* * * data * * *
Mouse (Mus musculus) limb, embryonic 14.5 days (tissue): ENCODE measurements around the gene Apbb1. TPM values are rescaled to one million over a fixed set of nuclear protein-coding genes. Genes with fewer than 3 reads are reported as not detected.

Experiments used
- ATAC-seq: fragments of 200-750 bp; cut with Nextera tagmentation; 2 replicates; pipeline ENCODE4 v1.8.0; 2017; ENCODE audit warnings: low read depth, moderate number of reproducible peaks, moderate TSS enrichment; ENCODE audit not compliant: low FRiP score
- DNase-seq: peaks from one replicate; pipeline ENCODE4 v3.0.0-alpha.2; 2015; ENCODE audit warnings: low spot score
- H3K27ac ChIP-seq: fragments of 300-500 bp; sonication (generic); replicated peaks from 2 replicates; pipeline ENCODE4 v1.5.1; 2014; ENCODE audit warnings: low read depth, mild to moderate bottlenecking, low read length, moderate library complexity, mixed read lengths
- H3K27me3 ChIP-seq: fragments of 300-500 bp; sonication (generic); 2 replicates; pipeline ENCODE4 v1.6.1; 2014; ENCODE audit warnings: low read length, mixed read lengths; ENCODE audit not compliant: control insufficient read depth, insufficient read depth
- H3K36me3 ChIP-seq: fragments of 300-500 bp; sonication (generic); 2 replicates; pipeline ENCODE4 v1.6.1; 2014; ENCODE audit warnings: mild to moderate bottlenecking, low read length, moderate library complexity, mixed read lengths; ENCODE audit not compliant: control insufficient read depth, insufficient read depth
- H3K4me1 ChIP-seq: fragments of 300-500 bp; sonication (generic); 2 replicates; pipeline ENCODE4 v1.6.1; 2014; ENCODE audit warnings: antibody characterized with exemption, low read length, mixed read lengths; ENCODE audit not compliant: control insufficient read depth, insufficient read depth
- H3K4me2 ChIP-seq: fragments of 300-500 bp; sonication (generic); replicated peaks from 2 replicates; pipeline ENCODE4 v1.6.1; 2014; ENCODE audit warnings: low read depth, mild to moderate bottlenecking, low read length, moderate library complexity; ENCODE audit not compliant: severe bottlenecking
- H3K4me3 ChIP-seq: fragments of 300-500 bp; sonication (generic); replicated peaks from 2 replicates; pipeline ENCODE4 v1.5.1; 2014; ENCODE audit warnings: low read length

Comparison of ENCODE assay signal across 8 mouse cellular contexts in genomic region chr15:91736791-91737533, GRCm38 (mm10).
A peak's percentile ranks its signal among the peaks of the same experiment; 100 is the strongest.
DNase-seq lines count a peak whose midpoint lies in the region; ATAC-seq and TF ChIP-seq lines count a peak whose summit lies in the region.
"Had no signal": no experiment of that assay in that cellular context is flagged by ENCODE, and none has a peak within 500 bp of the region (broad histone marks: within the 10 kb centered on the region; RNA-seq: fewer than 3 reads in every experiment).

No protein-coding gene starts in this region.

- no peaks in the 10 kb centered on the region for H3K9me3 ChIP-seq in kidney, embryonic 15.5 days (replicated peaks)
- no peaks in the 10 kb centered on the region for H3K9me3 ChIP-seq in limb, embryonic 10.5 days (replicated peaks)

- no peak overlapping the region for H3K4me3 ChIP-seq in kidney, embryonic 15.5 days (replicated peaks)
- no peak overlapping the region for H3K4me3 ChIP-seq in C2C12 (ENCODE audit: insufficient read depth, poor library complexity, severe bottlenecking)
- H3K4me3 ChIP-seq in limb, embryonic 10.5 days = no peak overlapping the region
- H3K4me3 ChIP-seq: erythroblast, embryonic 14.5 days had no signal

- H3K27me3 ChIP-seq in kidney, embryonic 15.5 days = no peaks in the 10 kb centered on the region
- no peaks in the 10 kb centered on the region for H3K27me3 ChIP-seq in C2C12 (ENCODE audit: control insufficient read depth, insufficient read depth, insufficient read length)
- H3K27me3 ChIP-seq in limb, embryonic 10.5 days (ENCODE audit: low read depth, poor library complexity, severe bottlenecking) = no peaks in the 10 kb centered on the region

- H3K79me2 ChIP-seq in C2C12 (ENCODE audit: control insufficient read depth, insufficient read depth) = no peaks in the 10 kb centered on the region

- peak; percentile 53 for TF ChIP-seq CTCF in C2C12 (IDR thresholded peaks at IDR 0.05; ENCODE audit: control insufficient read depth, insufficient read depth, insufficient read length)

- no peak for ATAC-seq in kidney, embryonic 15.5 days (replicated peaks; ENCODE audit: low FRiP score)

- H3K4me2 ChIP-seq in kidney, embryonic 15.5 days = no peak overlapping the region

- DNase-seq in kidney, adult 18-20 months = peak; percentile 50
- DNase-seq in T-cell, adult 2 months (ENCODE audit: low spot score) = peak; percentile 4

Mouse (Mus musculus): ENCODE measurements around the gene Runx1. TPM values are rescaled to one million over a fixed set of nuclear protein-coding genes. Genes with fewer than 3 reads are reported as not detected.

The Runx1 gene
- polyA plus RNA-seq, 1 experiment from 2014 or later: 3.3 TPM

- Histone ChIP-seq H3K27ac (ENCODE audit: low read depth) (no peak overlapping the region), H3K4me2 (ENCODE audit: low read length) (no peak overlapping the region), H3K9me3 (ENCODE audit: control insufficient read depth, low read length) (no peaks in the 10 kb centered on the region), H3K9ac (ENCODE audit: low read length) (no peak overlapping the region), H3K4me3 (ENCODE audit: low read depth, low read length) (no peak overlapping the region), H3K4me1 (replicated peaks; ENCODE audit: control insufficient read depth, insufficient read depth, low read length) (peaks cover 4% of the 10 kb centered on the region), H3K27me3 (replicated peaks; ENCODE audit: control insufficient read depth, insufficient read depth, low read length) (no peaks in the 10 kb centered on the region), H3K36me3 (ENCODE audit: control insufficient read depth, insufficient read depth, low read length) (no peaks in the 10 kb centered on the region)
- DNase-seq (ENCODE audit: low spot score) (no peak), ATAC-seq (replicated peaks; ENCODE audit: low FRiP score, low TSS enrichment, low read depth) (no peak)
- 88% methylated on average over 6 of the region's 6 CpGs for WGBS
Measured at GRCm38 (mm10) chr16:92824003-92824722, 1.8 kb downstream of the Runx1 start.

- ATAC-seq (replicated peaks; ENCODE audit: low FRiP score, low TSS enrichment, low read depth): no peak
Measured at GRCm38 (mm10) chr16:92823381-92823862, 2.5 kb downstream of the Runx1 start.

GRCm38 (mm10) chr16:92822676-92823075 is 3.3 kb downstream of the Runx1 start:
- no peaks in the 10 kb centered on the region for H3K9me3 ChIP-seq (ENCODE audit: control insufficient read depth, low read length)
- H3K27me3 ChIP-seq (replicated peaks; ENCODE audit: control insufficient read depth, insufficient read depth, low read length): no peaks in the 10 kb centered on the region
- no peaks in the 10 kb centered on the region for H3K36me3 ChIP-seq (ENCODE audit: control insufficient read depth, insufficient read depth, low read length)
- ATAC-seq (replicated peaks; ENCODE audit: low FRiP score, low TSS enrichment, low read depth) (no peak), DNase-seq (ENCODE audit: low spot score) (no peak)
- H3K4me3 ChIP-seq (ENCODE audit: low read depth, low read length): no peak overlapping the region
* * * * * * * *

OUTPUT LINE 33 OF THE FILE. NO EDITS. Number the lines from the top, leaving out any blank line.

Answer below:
- polyA plus RNA-seq, 1 experiment from 2014 or later: 3.3 TPM